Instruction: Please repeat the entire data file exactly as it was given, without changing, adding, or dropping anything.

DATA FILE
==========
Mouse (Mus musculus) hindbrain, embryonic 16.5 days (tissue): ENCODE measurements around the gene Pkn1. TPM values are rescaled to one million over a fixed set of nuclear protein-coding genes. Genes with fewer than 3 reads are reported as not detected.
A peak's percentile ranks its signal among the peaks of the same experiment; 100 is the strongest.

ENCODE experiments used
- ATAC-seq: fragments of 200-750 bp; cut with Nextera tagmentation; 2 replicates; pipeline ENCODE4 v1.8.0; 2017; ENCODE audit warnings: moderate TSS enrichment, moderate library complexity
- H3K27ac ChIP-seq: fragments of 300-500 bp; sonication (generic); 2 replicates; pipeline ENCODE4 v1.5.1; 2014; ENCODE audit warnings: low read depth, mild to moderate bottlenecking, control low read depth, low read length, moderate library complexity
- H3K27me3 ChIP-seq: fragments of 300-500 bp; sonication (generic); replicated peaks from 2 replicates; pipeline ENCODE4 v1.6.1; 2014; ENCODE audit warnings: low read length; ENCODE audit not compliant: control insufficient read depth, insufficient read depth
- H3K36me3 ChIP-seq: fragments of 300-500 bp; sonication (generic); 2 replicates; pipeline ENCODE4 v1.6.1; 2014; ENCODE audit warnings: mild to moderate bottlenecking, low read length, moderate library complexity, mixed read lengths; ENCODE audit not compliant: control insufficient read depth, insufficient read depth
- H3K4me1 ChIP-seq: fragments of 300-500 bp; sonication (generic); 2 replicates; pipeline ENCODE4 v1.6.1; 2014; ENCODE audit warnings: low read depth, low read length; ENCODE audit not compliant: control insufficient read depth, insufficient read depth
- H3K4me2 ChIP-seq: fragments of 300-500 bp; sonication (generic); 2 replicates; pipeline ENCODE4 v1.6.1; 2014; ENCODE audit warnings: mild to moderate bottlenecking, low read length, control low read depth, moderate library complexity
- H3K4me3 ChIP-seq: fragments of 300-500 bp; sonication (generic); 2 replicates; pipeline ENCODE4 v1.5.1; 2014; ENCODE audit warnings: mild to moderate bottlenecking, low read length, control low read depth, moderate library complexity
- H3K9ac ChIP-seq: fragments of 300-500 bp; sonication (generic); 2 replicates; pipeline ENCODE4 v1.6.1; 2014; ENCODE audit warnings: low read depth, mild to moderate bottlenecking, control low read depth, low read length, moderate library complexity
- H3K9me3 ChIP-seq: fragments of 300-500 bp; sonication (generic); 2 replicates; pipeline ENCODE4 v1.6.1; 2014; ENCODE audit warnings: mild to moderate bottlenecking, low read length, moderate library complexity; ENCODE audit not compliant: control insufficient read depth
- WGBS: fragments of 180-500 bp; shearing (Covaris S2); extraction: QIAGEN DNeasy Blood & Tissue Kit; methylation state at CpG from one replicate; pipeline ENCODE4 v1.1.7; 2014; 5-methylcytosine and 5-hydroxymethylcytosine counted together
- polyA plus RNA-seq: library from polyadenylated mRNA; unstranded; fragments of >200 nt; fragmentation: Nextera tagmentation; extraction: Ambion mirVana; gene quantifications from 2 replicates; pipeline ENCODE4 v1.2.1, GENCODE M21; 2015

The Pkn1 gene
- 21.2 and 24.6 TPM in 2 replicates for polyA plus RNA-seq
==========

Mouse (Mus musculus) hindbrain, embryonic 16.5 days (tissue): ENCODE measurements around the gene Pkn1. TPM values are rescaled to one million over a fixed set of nuclear protein-coding genes. Genes with fewer than 3 reads are reported as not detected.
A peak's percentile ranks its signal among the peaks of the same experiment; 100 is the strongest.

ENCODE experiments used
- ATAC-seq: fragments of 200-750 bp; cut with Nextera tagmentation; 2 replicates; pipeline ENCODE4 v1.8.0; 2017; ENCODE audit warnings: moderate TSS enrichment, moderate library complexity
- H3K27ac ChIP-seq: fragments of 300-500 bp; sonication (generic); 2 replicates; pipeline ENCODE4 v1.5.1; 2014; ENCODE audit warnings: low read depth, mild to moderate bottlenecking, control low read depth, low read length, moderate library complexity
- H3K27me3 ChIP-seq: fragments of 300-500 bp; sonication (generic); replicated peaks from 2 replicates; pipeline ENCODE4 v1.6.1; 2014; ENCODE audit warnings: low read length; ENCODE audit not compliant: control insufficient read depth, insufficient read depth
- H3K36me3 ChIP-seq: fragments of 300-500 bp; sonication (generic); 2 replicates; pipeline ENCODE4 v1.6.1; 2014; ENCODE audit warnings: mild to moderate bottlenecking, low read length, moderate library complexity, mixed read lengths; ENCODE audit not compliant: control insufficient read depth, insufficient read depth
- H3K4me1 ChIP-seq: fragments of 300-500 bp; sonication (generic); 2 replicates; pipeline ENCODE4 v1.6.1; 2014; ENCODE audit warnings: low read depth, low read length; ENCODE audit not compliant: control insufficient read depth, insufficient read depth
- H3K4me2 ChIP-seq: fragments of 300-500 bp; sonication (generic); 2 replicates; pipeline ENCODE4 v1.6.1; 2014; ENCODE audit warnings: mild to moderate bottlenecking, low read length, control low read depth, moderate library complexity
- H3K4me3 ChIP-seq: fragments of 300-500 bp; sonication (generic); 2 replicates; pipeline ENCODE4 v1.5.1; 2014; ENCODE audit warnings: mild to moderate bottlenecking, low read length, control low read depth, moderate library complexity
- H3K9ac ChIP-seq: fragments of 300-500 bp; sonication (generic); 2 replicates; pipeline ENCODE4 v1.6.1; 2014; ENCODE audit warnings: low read depth, mild to moderate bottlenecking, control low read depth, low read length, moderate library complexity
- H3K9me3 ChIP-seq: fragments of 300-500 bp; sonication (generic); 2 replicates; pipeline ENCODE4 v1.6.1; 2014; ENCODE audit warnings: mild to moderate bottlenecking, low read length, moderate library complexity; ENCODE audit not compliant: control insufficient read depth
- WGBS: fragments of 180-500 bp; shearing (Covaris S2); extraction: QIAGEN DNeasy Blood & Tissue Kit; methylation state at CpG from one replicate; pipeline ENCODE4 v1.1.7; 2014; 5-methylcytosine and 5-hydroxymethylcytosine counted together
- polyA plus RNA-seq: library from polyadenylated mRNA; unstranded; fragments of >200 nt; fragmentation: Nextera tagmentation; extraction: Ambion mirVana; gene quantifications from 2 replicates; pipeline ENCODE4 v1.2.1, GENCODE M21; 2015

The Pkn1 gene
- 21.2 and 24.6 TPM in 2 replicates for polyA plus RNA-seq